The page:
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The planned investigation of a legislator accused of a 2007 rape during his re-election campaign was dropped Tuesday amid partisan recriminations.
In a tough campaign season for King County Republicans and with the cloud of a rape allegation hanging over him, Washington state Sen. Joe Fain on Friday night conceded the 47th District election to Democratic challenger Mona Das.
Three county-council members say Councilmember Kathy Lambert's comments about rape allegations leveled against Sen. Joe Fain “do not represent the King County Council.”
After watching the Brett Kavanaugh hearing, Candace Faber texted a friend. “I want to name my assailant,” she wrote. “He’s in the state senate.” Sen. Joe Fain denies the allegation.
Voters have the right to know who’s paying for a politician’s campaign. This is why we’ve sponsored the Washington DISCLOSE Act, which stands for “Democracy Is Strengthened by Casting a Light On Spending in Elections.”
Student journalists at public schools and colleges will be free to publish what they want, without the fear of administrative backlash, under a new law signed Wednesday.
The Legislature’s three special sessions prompted legislators to file per diem claims for more than $445,000 in expenses. But the amount claimed varies widely.
Legislature starts its third special session with Gov. Jay Inslee vowing to veto a short-term budget.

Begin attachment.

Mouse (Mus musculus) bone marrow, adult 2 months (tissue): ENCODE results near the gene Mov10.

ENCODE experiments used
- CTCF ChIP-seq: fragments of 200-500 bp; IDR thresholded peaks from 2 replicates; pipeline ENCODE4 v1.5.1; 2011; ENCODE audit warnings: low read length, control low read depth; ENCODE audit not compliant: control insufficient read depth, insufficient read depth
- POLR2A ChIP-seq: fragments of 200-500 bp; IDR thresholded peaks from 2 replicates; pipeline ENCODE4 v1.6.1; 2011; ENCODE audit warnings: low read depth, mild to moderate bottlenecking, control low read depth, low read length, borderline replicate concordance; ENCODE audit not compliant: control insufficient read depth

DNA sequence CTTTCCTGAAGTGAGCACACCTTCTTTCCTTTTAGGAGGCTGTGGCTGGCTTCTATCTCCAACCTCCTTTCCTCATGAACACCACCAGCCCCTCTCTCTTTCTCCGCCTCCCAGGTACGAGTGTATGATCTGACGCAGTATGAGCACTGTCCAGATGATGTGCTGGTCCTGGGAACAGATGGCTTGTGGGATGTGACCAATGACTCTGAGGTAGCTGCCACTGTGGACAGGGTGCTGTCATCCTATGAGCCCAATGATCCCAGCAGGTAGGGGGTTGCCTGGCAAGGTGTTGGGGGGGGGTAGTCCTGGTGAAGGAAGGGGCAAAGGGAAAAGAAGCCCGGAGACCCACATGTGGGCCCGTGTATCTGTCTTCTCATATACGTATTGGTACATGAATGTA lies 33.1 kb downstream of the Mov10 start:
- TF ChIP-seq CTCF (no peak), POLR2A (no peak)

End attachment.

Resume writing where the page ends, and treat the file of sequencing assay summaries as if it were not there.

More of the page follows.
No movement on the state 2017-19 budget as Legislature opens its special session.
NARAL stages a photo op at the Capitol as the regular session of the Legislature winds down and a special session looms.
Washington could try to block a federal effort to allow internet providers to sell customer data without their permission.
Republicans push their proposed overhaul of public school funding and policies toward a vote in the full Senate.
In the Senate, 25 is the magic number.
If Friday's Senate session was on Sesame Street, it would have been brought to you by the number 25.
Republican Mark Schoesler and Democrat Sharon Nelson re-elected to top Senate leadership posts.
Committee report tells the Supreme Court what Legislature did and didn’t do to meet obligations to public schools.
OLYMPIA – The Legislature made progress toward the court mandate to improve public schools, but didn’t set aside money for the fine the court opposed for past failures to meet that mandate, a special committee said Wednesday.
Bills to eliminate the sales tax on feminine hygiene products in the 2016 session didn’t get a hearing.
OLYMPIA – Any new tax in Washington will require support from at least two-thirds of the Senate under a rule change Republicans pushed through the chamber in the early hours of the 2015 session. The change was part of partisan dueling on the opening day of the session. Republicans lost a vote on the position of Senate president pro tem when two members defected to the Democrats, but held together and passed a potentially more consequential rule change.